Alaskan owls, such as screech owls, great horned owls and snowy owls, have feathered legs. In fact, snowy owls and great horned owls have feathers on their feet and toes, right down to their talons. That would be like having thick fur on your hands, right down to your fingernails. Because they live and hunt in very cold weather, they need a little more coverage and insulation. Feathers also offer some protection from prey animals that might bite when caught.
Ptarmigan have feathers on their feet that act as snowshoes, distributing their weight so they can walk more easily on the winter snows. Other birds in Alaska have feathered legs and feet, but not bald eagles. Bald eagles have bare legs, and you can easily see their bright yellow, scaly legs, called tarsals. Bare legs are better suited to this than feathered legs. Not only would their feathers get wet and soggy when they're hunting, the slime and fish scales would stick to the fluffy feathers. Unfeathered feet are easier to clean. Bald eagles don't have feathered legs, but they have something extra - rough scales on the soles of their feet -just like ospreys- which help them better grip fish.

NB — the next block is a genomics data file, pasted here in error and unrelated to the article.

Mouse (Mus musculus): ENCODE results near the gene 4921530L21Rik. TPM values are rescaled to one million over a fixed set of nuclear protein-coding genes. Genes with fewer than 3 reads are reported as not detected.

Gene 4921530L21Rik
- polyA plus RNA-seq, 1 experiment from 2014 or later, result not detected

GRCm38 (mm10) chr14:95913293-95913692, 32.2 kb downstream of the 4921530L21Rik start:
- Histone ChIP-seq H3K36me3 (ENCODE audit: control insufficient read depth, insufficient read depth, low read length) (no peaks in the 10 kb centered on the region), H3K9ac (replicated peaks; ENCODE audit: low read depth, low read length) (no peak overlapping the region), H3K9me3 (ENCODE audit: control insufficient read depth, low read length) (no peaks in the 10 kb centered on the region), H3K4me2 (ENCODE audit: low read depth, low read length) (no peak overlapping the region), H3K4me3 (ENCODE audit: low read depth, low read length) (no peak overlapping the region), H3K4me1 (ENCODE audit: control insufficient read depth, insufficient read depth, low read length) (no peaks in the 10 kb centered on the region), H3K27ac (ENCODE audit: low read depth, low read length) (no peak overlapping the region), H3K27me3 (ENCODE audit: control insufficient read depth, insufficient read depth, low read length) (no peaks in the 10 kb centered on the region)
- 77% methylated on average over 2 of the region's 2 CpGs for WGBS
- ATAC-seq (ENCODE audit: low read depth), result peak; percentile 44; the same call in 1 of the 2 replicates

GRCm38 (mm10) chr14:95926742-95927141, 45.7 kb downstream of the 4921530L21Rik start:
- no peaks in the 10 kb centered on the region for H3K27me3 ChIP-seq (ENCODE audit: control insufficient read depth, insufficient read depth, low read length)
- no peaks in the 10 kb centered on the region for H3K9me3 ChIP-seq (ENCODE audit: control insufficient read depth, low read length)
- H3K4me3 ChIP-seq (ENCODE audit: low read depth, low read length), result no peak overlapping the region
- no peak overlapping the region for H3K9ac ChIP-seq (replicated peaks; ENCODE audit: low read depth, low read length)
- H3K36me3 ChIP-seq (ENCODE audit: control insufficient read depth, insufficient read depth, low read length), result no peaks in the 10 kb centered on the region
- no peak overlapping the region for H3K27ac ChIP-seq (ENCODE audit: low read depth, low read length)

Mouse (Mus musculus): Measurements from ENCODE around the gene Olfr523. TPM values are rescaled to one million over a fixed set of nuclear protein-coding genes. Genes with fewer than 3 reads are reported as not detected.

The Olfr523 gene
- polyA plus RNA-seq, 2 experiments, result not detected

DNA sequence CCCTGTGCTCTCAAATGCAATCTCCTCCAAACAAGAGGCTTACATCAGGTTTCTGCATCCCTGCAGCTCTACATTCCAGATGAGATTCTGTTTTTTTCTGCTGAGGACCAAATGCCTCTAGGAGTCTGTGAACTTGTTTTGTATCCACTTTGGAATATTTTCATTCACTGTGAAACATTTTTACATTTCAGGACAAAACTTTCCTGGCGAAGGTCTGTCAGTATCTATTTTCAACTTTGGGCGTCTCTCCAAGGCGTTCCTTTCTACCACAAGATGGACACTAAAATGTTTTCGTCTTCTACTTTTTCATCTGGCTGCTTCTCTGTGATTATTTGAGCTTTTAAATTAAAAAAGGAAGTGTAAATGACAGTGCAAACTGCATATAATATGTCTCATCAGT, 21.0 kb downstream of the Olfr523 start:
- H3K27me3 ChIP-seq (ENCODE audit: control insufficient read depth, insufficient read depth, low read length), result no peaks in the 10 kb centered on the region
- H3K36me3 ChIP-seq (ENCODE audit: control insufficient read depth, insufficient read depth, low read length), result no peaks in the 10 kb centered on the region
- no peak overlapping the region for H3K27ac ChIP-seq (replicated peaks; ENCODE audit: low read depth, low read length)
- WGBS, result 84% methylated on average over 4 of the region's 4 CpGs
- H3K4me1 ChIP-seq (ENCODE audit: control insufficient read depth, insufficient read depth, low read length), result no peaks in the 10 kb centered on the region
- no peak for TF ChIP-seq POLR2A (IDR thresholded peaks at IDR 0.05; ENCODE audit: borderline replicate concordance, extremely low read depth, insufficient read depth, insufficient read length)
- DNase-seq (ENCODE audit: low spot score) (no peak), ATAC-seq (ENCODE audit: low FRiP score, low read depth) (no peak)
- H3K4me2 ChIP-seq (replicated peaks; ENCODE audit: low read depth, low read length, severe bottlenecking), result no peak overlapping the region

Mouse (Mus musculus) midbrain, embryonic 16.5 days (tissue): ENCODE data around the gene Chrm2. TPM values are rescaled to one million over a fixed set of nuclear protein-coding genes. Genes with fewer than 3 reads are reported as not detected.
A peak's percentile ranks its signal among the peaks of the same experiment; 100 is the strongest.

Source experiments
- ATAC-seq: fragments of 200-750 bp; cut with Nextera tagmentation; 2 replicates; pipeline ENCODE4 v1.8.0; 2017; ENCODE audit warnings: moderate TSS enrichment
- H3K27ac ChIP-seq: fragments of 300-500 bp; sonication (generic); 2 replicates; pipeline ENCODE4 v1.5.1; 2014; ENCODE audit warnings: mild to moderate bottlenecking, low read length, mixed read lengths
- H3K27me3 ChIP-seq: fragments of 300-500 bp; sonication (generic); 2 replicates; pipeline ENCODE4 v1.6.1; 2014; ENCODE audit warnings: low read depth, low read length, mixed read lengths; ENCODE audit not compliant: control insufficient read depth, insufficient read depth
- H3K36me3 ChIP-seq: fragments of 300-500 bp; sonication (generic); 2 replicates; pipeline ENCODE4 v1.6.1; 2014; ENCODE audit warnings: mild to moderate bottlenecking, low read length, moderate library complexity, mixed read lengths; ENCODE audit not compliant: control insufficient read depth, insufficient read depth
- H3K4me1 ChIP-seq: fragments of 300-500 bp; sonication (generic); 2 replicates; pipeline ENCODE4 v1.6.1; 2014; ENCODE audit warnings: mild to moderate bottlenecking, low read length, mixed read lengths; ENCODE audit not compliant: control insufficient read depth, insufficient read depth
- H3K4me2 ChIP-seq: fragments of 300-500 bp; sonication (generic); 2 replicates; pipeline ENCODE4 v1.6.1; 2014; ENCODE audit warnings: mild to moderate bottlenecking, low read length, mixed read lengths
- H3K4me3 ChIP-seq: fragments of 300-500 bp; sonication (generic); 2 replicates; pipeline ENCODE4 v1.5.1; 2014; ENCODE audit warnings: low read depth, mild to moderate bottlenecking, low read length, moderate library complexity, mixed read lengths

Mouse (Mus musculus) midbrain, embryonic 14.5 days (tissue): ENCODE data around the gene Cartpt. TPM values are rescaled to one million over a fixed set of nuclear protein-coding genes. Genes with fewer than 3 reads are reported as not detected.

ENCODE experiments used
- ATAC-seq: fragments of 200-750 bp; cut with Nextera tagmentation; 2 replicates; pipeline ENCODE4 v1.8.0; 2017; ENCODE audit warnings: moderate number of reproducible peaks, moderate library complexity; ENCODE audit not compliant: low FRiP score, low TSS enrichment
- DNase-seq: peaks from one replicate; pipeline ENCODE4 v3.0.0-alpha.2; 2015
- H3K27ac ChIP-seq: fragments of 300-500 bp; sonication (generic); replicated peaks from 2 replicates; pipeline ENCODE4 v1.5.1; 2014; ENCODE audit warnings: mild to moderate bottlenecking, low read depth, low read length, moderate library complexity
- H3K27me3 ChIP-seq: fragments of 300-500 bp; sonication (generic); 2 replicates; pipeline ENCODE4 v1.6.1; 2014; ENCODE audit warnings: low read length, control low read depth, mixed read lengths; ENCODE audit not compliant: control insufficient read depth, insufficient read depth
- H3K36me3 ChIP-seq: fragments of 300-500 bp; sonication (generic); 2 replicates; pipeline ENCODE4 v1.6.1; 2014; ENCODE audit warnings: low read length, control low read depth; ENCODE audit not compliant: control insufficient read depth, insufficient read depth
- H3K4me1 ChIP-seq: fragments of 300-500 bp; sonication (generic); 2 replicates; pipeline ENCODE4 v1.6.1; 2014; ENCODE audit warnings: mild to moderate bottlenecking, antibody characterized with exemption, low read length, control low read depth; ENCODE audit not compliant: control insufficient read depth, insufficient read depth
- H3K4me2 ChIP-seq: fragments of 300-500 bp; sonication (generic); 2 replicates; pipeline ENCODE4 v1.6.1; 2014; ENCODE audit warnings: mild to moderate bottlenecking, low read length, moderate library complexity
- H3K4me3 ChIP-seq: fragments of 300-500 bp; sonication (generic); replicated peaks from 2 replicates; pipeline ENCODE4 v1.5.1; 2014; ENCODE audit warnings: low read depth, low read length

Golden eagles do have feathered legs, and that's a sure giveaway if you're comparing an immature bald eagle to a golden eagle.
There is a group of owls known as fish owls - Asian owls that are adapted to catching fish. And just like fish-eating eagles, these owls have bare legs for a fish-eating lifestyle, and bare feet with the same adaptations for catching and holding fish.